I mostly concerned with the not responding to her name.....

I want her to have a normal childhood.... go to a good college and get a nice job.... I am scared all of this it going to hurt her.... I worry a lot/ today has been horrible regarding this....



bethannny
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19 May 2017, 5:54 pm

This may not be the best place to ask this as a lot of people here have a type of Autism that never caused them to experience speech delays or immediately obvious symptoms at 12 months. So you may not get what you're looking for. This is after all primarily a site for people with Asperger's (now called ASD).

But I will say this, unless she is deaf that "not responding" to her name is something to be concerned over. Even despite her meeting all those other mile stones as you say. Just watch it. If she appears to be regressing and going into her own world please consider a child psychologist.



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19 May 2017, 6:18 pm

Concerned Dad wrote:
I do agree about not worrying; however, it is easier said then done....

I just also noticed she likes to go in the kitchen and open up the cabinets and grab stuff... If I stop her with one cabinet she goes to the next....

I mostly concerned with the not responding to her name.....

I want her to have a normal childhood.... go to a good college and get a nice job.... I am scared all of this it going to hurt her.... I worry a lot/ today has been horrible regarding this....


I agree that not worrying is a lot easier said than done. She is one years old. Some of this forums most literate members as well as famous autistics such as Temple Grandin and John Elder Robison who has authored books and designed equipment for Kiss missed a lot of markers big time (such as not speaking until age 5 or 6) and were "holy terrors" who required 24/7 maintenance as kids. Autism is known as a "Pervasive Developmental Disorder" meaning there have to be a lot of atypical things going on.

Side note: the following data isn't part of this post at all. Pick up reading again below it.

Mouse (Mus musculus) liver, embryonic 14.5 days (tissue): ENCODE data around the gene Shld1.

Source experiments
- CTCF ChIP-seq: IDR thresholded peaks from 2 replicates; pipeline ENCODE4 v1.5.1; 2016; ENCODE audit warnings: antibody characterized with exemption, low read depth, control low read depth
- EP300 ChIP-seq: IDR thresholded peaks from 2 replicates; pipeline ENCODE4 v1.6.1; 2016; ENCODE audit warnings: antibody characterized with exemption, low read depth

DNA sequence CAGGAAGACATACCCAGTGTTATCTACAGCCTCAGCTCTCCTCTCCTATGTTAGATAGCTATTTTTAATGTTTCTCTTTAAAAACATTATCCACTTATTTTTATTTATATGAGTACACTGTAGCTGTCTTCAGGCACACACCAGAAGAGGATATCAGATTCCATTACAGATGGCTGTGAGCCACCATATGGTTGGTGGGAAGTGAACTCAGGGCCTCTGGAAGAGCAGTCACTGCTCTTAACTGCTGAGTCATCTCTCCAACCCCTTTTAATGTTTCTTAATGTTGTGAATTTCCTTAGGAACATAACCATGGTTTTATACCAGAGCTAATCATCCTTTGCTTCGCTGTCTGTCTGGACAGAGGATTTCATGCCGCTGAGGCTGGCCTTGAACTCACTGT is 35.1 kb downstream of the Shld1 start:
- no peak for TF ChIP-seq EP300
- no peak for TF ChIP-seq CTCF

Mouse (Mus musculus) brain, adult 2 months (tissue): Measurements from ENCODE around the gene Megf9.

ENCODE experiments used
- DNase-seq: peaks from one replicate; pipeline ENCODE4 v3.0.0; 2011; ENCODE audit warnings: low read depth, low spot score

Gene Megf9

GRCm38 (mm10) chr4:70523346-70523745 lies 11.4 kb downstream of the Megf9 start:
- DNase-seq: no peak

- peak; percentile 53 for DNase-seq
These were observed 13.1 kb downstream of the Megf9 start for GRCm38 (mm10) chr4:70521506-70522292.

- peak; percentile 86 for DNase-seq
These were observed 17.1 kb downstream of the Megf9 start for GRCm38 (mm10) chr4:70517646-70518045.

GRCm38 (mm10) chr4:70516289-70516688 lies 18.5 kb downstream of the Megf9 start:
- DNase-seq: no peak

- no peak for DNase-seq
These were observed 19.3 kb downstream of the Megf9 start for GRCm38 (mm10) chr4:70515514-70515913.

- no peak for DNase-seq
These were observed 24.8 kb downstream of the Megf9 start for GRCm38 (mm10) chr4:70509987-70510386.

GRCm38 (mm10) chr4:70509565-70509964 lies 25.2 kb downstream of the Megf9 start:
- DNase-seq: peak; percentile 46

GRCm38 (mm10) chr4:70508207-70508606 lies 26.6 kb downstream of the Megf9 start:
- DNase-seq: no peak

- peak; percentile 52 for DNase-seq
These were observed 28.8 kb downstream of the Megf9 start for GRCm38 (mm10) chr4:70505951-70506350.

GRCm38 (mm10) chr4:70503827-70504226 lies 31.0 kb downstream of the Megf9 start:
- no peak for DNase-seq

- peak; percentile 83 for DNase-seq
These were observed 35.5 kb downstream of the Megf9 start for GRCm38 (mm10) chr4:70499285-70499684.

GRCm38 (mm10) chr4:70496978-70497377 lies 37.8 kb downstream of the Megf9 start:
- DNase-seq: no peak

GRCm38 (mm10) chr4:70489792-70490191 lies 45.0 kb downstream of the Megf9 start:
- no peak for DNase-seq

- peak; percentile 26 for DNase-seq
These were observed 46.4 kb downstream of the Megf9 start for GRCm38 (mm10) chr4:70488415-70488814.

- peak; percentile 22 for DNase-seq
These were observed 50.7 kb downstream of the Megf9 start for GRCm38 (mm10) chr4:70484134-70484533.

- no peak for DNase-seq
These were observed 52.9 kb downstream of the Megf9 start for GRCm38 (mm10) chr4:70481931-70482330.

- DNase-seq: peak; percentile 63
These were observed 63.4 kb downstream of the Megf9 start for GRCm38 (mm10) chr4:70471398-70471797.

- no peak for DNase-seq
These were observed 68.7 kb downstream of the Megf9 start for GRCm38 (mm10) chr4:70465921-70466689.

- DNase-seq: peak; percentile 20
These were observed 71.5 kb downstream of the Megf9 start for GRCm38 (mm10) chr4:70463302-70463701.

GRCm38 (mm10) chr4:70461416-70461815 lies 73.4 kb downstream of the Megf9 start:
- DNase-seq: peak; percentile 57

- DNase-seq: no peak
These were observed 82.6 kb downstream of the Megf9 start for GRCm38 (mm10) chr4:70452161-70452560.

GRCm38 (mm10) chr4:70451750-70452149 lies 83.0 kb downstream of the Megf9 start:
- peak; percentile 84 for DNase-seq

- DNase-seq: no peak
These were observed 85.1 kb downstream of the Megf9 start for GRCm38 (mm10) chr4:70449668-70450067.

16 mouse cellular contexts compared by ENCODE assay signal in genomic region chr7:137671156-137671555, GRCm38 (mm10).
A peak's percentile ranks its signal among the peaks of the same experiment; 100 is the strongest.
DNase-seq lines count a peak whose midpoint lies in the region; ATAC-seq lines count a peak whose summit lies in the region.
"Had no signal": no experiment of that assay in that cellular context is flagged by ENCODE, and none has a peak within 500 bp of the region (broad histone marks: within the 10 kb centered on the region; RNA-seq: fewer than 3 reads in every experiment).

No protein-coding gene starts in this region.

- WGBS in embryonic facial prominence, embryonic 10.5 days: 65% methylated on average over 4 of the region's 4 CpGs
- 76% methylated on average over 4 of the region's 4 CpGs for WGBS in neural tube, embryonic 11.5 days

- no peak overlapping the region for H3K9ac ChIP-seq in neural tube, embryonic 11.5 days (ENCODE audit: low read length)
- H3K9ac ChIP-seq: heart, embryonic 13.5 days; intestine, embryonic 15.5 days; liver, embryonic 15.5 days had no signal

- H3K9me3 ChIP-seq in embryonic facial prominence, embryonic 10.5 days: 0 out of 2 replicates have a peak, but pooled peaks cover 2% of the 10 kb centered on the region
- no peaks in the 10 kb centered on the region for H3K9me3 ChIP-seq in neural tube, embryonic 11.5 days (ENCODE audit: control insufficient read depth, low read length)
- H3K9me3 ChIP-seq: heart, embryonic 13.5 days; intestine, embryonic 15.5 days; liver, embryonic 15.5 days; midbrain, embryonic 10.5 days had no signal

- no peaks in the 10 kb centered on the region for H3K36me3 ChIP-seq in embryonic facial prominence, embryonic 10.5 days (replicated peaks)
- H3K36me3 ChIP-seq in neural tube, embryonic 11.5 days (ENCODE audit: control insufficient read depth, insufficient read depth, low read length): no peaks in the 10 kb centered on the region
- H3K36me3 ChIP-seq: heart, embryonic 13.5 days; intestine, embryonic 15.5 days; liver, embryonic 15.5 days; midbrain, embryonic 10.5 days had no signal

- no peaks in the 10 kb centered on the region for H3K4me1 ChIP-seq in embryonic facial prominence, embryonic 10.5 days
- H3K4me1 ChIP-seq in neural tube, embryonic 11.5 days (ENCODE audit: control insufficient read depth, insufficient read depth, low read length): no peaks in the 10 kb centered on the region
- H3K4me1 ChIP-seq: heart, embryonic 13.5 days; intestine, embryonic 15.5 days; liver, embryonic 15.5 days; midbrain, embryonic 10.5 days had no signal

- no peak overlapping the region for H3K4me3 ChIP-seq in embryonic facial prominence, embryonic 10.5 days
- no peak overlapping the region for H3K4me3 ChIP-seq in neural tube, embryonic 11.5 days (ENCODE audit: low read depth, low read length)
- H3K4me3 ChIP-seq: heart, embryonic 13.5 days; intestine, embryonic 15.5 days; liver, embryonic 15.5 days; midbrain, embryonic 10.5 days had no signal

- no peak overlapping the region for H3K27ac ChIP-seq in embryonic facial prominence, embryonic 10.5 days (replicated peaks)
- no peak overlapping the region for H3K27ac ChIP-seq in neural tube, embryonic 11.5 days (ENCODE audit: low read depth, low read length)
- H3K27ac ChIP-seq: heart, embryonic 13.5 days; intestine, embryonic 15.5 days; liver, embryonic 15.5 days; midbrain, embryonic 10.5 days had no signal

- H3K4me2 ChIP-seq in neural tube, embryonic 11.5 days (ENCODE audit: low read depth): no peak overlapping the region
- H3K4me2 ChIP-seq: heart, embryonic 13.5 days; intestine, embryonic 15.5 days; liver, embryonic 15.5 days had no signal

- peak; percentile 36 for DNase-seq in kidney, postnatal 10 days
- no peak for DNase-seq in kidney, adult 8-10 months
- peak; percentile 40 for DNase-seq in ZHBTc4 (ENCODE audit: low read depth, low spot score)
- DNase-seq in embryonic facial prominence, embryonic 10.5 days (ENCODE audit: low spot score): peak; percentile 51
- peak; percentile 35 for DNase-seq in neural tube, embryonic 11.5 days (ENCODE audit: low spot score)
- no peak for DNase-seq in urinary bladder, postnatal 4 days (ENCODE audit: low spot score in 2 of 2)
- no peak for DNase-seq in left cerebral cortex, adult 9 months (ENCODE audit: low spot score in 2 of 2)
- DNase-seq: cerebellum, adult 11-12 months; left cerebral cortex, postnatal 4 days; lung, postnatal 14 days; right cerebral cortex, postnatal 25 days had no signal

I do not know what her future will be, it might be a good college and good job it might be something else. I am turning 60 this year and I have seen a lot of miserable people that went to good colleges and have good jobs and happy poor people.


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Nothing about us, without us - That includes the ENTIRE Autism Spectrum

Recovering from tongue cancer and suspected Ramsey Hunt Syndrome (Ear Shingles), somewhat verbal.
Identified and joined WP August 26, 2013
DSM 5: Autism Spectrum Disorder, DSM IV: Aspergers Moderate Severity


Last edited by ASPartOfMe on 19 May 2017, 7:20 pm, edited 1 time in total.

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19 May 2017, 6:47 pm

I don't know anything about theory but I remember that my nephew did not respond to his name. He was sitting on sofa between his father and me, watching TV. He got up and went to the TV, seeming intend to press buttons. His father called his name name; the child ignored it. Then he noticed my knitting on a chair and turned to that - disaster if he gets his hands on it! Then I was calling out his name in a panicky way. Then his mother, with a slight edge on her voice, called his name. Then Grandma called his name with curious note. The child ignored all of us.